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PORTRAITS: The kindness of strangers

Featuring Debonair’s favourite philanthropists, we take an historic look at some of those who have used their wealth to give back to society

The results of philanthropy are always beyond calculation. ~Mary Ritter Beard

The history of the human race can be seen as a tale of two sides: of cruelty and kindness. It’s not always that the random acts of charity and altruism that get the headlines and the media spotlight. And consequently the attention they deserve.

The “kindness of strangers” — as Tennessee Williams’ oft-misquoted line at the end of A Street Car Named Desire puts it — is what so many hundreds of thousands of people rely on.

Those with the capital and clout to help the least fortunate in the world don't always do so. So it’s always pertinent to shine a light on the  selfless work they do as well as running the multi-billion dollar franchises that earn them their standings as the world's leading entrepreneurs, moguls and tycoons.

From Bill Gates spending tens of billions to eradicate polio all the way down to the unpaid post-graduate serving soup in homeless shelters seeking to help those most in need of help, the very act of philanthropy relies on these random acts of kindness that filter down to provide opportunities that benefit the less fortunate. We take an historic look at some of the men with big hearts and bigger, open wallets.

The results of philanthropy are always beyond calculation. ~Mary Ritter Beard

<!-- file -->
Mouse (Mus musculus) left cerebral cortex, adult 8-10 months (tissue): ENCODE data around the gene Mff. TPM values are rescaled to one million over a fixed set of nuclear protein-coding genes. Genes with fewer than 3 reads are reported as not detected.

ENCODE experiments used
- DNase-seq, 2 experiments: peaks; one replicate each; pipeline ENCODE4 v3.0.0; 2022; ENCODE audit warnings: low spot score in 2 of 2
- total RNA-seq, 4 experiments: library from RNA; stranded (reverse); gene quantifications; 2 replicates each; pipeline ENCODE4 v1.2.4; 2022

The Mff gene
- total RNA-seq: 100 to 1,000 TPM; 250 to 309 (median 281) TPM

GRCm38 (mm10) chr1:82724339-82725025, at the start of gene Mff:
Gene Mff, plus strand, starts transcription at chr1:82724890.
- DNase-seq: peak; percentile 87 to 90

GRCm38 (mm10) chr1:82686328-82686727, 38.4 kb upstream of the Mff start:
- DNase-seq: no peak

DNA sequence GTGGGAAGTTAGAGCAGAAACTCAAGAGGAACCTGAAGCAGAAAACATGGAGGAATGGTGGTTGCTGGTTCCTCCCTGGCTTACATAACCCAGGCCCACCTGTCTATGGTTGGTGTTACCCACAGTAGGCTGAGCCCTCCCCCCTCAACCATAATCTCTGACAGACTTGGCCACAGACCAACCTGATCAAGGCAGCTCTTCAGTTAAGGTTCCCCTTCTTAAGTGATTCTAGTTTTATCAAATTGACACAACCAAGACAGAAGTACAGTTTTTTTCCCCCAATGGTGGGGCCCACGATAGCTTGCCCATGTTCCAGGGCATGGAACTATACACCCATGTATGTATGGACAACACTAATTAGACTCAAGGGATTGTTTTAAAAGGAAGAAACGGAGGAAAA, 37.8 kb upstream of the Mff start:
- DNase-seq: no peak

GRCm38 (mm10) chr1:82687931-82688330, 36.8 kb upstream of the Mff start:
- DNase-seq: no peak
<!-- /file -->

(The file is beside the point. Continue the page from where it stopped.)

Howard Hughes

Aviator, playboy, patron of science. Once the richest man in the world, Hughes’ vast fortune is still making a powerful contribution to the world, especially through the Howard Hughes Medical Institute, which invests about $825 million in biomedical research every year. 

Andrew Carnegie

After retiring as the richest man in the world, Carnegie made it his primary occupation to give away his fortune (some $350 million, or 90 per cent). He lived and preached the Gospel of Wealth, and the moral economy that urges the rich to donate their money to advance society. Often recognised as America’s greatest philanthropist, his educational funding spans the globe. It’s hard to believe Carnegie started his business career as a child working in a cotton mill earning a weekly salary of $1.20. 

“I do not only want to be known as Africa’s richest man, but the biggest philanthropist.”

~ Aliko Dangote

Li Ka-shing

“To be able to contribute to society and help those in need to build a better life — that is the ultimate meaning in life,” the Hong Kong business magnate believes. He’s cited as having donated the third-highest amount to charity ($10.7 billion). Li even refers to his charity as his third child, which operates in the education, health and disaster-relief spheres. 

Prince Al Waleed Bin Talal

A member of the Saudi royal family, the businessman and investor announced three years ago he would donate $32 billion to philanthropic causes aimed at humanitarian projects including the empowerment of women and children. Educational initiatives to bridge gaps between Western and Islamic communities remains a key concern. However, the man Time has called the “Arabian Warren Buffett” dropped off Forbes’ World’s Billionaires list earlier this year following an internal shake-up in the country.